I can claim with unimpeachable documentation to have been a fan of good coffee since before Starbucks made it out of Seattle: On our first Christmas together in 1984, as penurious college students, Roseann’s gift to me was a tin of Langford Brothers Jamaica Blue Mountain beans. It was exquisite stuff, and the tin still serves as my pen holder.
Since then I’ve maintained a taste for a high-quality morning cup, while scorning what I see as the silly end of the coffee connoisseur world. I don’t need to know the name of the guy who picked the beans, and I don’t own a multi-story glass laboratory apparatus to brew them. I buy freshly roasted beans from fair-trade sources, grind them the day I use them if it’s possible and don’t worry about it if it’s not, and then employ a simple Melitta filter holder and a (gasp) paper filter to brew one cup at a time. It works as well while traveling as at home.
And one of the joys of travel is sampling coffee from different regions. Since we spend a lot of time in East Africa, where coffee originated, there are endless opportunities to explore. The local Kenyan coffee chain, Dorman’s, has been around 20 years longer than Starbucks and utterly demolishes them in terms of quality. A couple of years ago while exploring southwestern Tanzania we stumbled across the oldest operating coffee plantation in the country, had a cup of just about the freshest coffee it’s possible to obtain, and took home several kilos of Tanzanian Peaberry for friends. And Roseann, dammit, has experienced the full-on Ethiopian coffee ritual in Addis Ababa, about as close as one can get to where the mythical herd boy first noticed his goats gamboling after chewing the berries of a certain shrub, and decided to try them himself.
However, I recently had by a significant margin my most exotic coffee experience, and its genesis was about as far from coffee-growing country as it’s possible to get: North Berwick, Scotland, just down the Firth of Forth from Edinburgh.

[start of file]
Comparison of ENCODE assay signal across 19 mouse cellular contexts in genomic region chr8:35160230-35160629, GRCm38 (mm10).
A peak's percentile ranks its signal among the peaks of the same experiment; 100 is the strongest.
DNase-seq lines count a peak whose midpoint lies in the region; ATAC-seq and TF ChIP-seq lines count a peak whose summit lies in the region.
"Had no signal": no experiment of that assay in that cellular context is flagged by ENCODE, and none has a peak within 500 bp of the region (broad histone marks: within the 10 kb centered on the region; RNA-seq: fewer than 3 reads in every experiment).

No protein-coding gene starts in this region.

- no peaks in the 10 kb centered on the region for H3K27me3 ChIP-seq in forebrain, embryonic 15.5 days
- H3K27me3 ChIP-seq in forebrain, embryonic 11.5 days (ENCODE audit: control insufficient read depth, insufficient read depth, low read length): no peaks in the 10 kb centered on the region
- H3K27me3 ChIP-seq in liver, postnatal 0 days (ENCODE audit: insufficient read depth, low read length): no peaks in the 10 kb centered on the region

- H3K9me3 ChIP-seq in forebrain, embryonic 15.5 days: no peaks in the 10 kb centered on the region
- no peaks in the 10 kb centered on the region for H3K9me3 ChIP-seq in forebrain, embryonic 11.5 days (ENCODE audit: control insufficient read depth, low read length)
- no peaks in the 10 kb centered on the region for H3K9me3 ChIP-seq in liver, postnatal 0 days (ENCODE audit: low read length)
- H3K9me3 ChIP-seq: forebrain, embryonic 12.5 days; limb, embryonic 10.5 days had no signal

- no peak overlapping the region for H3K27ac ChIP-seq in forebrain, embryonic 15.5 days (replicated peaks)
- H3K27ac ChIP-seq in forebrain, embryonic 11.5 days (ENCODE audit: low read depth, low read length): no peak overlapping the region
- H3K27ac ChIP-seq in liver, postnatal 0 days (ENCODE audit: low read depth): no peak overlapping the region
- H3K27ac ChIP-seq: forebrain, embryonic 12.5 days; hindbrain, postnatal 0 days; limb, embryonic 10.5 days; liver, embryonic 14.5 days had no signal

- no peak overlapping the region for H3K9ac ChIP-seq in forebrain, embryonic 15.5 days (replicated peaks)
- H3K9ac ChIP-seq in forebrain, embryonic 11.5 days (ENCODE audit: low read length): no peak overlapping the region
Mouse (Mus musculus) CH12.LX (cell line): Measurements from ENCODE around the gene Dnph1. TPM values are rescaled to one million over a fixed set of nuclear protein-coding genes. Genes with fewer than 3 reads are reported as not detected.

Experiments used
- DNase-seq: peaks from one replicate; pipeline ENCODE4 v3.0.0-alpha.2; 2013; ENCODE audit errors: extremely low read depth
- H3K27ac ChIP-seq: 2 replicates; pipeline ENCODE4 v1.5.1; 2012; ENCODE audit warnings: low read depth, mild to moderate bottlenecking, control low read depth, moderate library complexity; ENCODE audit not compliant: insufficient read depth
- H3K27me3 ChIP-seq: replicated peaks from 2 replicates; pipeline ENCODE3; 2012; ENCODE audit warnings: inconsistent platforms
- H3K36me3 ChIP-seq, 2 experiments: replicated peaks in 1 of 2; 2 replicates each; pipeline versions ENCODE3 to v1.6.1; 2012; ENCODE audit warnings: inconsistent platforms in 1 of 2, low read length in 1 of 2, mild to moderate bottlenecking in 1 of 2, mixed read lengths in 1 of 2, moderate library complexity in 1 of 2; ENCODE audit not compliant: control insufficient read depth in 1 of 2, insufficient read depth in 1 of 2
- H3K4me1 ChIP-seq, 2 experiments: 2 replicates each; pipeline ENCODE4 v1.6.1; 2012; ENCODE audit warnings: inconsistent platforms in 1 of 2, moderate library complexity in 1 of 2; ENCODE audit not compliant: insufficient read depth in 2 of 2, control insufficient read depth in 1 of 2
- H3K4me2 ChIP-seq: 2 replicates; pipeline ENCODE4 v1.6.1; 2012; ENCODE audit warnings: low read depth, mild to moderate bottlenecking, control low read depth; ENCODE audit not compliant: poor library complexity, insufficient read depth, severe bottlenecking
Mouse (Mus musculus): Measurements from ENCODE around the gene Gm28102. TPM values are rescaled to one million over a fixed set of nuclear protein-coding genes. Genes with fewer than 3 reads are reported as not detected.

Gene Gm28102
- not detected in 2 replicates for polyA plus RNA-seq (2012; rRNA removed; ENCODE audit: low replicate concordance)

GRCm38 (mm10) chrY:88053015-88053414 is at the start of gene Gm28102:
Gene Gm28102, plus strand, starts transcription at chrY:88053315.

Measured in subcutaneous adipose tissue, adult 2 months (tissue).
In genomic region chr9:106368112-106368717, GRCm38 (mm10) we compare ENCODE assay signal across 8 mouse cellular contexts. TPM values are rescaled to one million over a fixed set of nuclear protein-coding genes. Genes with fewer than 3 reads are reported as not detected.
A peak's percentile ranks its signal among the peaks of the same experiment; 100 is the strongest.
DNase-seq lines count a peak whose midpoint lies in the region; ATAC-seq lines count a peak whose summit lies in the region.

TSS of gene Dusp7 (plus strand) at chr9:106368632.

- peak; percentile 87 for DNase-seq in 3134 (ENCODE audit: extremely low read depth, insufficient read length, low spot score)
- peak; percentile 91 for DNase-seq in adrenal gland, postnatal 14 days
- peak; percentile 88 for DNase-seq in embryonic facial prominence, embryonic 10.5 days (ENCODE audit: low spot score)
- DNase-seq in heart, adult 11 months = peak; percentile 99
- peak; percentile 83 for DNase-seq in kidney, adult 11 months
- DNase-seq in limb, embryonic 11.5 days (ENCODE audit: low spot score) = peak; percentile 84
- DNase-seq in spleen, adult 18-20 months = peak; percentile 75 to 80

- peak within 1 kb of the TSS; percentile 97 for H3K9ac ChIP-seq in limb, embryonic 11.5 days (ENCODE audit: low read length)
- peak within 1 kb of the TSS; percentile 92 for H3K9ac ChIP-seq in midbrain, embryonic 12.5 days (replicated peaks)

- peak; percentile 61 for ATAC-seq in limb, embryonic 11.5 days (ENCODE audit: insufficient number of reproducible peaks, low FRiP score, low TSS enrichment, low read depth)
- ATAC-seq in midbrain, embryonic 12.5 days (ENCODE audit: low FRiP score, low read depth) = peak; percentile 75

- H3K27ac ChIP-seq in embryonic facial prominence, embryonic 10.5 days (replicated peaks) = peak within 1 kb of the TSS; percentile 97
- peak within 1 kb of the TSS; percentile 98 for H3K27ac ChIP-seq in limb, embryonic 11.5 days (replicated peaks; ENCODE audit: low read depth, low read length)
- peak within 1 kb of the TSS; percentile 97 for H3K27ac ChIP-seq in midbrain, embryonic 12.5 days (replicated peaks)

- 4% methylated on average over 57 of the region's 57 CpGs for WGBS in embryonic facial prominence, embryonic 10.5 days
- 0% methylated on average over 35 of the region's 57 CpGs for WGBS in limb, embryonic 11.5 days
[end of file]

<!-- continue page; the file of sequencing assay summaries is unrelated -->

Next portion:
We were staying with our friend Duncan Barbour, ex-Camel-Trophy manager for the British teams and four-wheel-drive trainer extraordinaire. (His house is a gallery of framed photographs and articles from the Camel Trophy and other events, and letters from various celebrities, including one from Uma Thurman positively gushing about what a wonderful time she had when he taught her how to handle a stick shift. I’ll leave that one alone.)
As Duncan was still in Morocco when we arrived, we took the opportunity to explore the beautiful little seaside old town of Berwick—and there stumbled across a magical little store, the Howdah Tea and Coffee Co. Ltd. Inside was cramped, dimly lit, and redolent of the mix of teas and coffees stacked on shelves. It was easy to convince yourself that the inventory was still delivered by three-masted clippers anchoring in the bay outside after a downwind run around Cape Horn.
Roseann bought some aromatic tea blends, but as we were headed to Kenya and Dorman’s I resisted the redundancy of buying East African coffee. When Duncan returned home we mentioned the store, and he assured us he knew the owner, Pat, well and frequented the place. Then he looked at me with a twinkle in his eye and said, “That reminds me—I have a wee something for you.” He went into the kitchen and came back with a little 125-gram foil bag of ground coffee. I looked at the Howdah label, on which was hand-written: Kopi Luwak.
Okay. If you’re not familiar with it, Kopi Luwak coffee hit the news a few years ago as “the world’s most expensive coffee” (as though that in itself were somehow reason to buy it). More to the point was the source of the beans. An adorable little Indonesian mammal of the Viverridae family, called the Asian palm civet (Paradoxurus hermaphroditus), has an appetite for ripe coffee berries (specifically the pulpy red pericarp surrounding the bean). Once the civet has digested the fruit, the bean passes through its gut and is defecated undamaged.